It was an unassuming early afternoon at Latitude Festival in Suffolk, U.K. at the height of summer 2023 and most of the attendees had barely roused from their slumber after an emotional headline performance from Pulp the night before. The air was still, save for a frisson of anticipation at the far corner of the site, a concentration of youthful excitement loosely formed into a queue of hundreds outside one of the festival’s marquee tents. The stage’s security guard, looking somewhat bemused, said he had not seen this level of demand on this stage in 10 years.
The meteoric rise of 20-year-old Irish singer-songwriter Nell Mescal as a representative voice for Gen Z audiences had blindsided the Latitude bookers, but on this occasion, the scale of the turnout rocked Mescal herself, too.
“It was one of the few times when I had something stuck in my throat when I was singing,” Mescal reflects, speaking over Zoom from her family home in County Kildare shortly after Christmas. “I was like, wow, I’m going to cry.”
With tracks like the heart-swelling “In My Head” from last year’s Teeth EP, or her latest single “Killing Time,” boasting her most expansive, swaggering, radio-ready pop energy to date, Mescal is tapping into a storytelling technique that is resonating loudly with her audience. Her tales of early adulthood romances and the tangled, wrenching ups and downs of intimate female friendships allow her fans to see her life with a clear, shared vision, blemishes and all. They know she is telling the truth in her music, they can feel it.
“I genuinely just don’t know how to write any other way,” she explains. “I don’t know how to put a facade on. I love bands that have a whole aesthetic, but that’s difficult to hone when it’s just you. I’m not an aesthetic, I’m just a human.”
Mescal grew up around country music, informed by her parents’ choices and those of her older brothers Donnacha and Paul, the latter of which has become a household name due to his burgeoning Hollywood career (Normal People, Aftersun, Gladiator 2). It was not until she moved to London in 2021, however, that she realized that her burgeoning interest in writing music could become a viable career option.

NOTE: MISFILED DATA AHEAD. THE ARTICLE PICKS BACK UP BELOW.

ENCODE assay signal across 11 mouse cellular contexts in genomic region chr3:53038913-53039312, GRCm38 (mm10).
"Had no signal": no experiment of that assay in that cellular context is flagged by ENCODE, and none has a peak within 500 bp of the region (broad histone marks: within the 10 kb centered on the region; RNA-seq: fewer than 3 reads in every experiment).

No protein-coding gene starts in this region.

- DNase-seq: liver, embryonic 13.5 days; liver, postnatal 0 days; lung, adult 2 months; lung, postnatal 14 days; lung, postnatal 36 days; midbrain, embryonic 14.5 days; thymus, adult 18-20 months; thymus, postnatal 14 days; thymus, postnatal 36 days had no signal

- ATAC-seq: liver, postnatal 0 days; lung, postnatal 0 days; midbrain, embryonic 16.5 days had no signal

Finding solace in London’s Irish music community, alongside the likes of CMAT, Kojaque and Lucy Blue, Mescal bounced between quick success – supporting Florence + the Machine and HAIM – and a very contemporary form of crippling self-doubt.
“You get so down with yourself when you see people on TikTok that have millions of people watching them every single day,” she says. “I don’t have that. Someone called me a TikTok star and I was like, I wish! Life would be so much easier.
“I find it really hard,” she continues. “We’re constantly told we need to post every day, it’s a rat race.”
Back in the material world, though, Mescal is riding a wave, boosted by her ineffable charm, which she carries on stage. Her gigs invariably see her chatting with her audience between songs with a down-to-earth, easy wit that only strengthens the rare bond she has cultivated with them.
“I wanted to be someone who is quite mysterious and had a different name,” she says, with a typically self-effacing sigh. “But I just can’t do it, I talk too much.”
“Killing Time” is the first single from a new EP, due in April, produced by Duncan Mills (James Murphy, Florence), but Mescal is aware that anticipation is already running high for her debut album. When pushed, though, the trademark self-deprecating wit is placed on hold, and the true, sparkling confidence that lies underneath shines through.
“If I do decide to write it,” she says, “I’m going to take my time with it. I’m not going to let someone else decide on it. I want to be here in 40 years.”